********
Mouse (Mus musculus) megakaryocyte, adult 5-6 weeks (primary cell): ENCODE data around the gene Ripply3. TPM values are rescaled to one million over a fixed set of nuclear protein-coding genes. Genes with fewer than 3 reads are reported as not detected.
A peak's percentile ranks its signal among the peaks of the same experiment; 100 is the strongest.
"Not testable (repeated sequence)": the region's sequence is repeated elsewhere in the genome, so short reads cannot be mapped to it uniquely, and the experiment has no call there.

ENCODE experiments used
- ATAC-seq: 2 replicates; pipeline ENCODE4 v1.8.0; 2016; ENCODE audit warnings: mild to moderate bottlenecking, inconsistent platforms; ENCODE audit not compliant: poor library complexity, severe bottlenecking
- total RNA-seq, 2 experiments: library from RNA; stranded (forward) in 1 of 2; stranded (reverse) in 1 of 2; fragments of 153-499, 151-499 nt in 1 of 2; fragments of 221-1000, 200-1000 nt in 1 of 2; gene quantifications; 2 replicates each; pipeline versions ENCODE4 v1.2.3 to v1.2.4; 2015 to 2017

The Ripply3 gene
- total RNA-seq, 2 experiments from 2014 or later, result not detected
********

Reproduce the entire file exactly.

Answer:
Mouse (Mus musculus) megakaryocyte, adult 5-6 weeks (primary cell): ENCODE data around the gene Ripply3. TPM values are rescaled to one million over a fixed set of nuclear protein-coding genes. Genes with fewer than 3 reads are reported as not detected.
A peak's percentile ranks its signal among the peaks of the same experiment; 100 is the strongest.
"Not testable (repeated sequence)": the region's sequence is repeated elsewhere in the genome, so short reads cannot be mapped to it uniquely, and the experiment has no call there.

ENCODE experiments used
- ATAC-seq: 2 replicates; pipeline ENCODE4 v1.8.0; 2016; ENCODE audit warnings: mild to moderate bottlenecking, inconsistent platforms; ENCODE audit not compliant: poor library complexity, severe bottlenecking
- total RNA-seq, 2 experiments: library from RNA; stranded (forward) in 1 of 2; stranded (reverse) in 1 of 2; fragments of 153-499, 151-499 nt in 1 of 2; fragments of 221-1000, 200-1000 nt in 1 of 2; gene quantifications; 2 replicates each; pipeline versions ENCODE4 v1.2.3 to v1.2.4; 2015 to 2017

The Ripply3 gene
- total RNA-seq, 2 experiments from 2014 or later, result not detected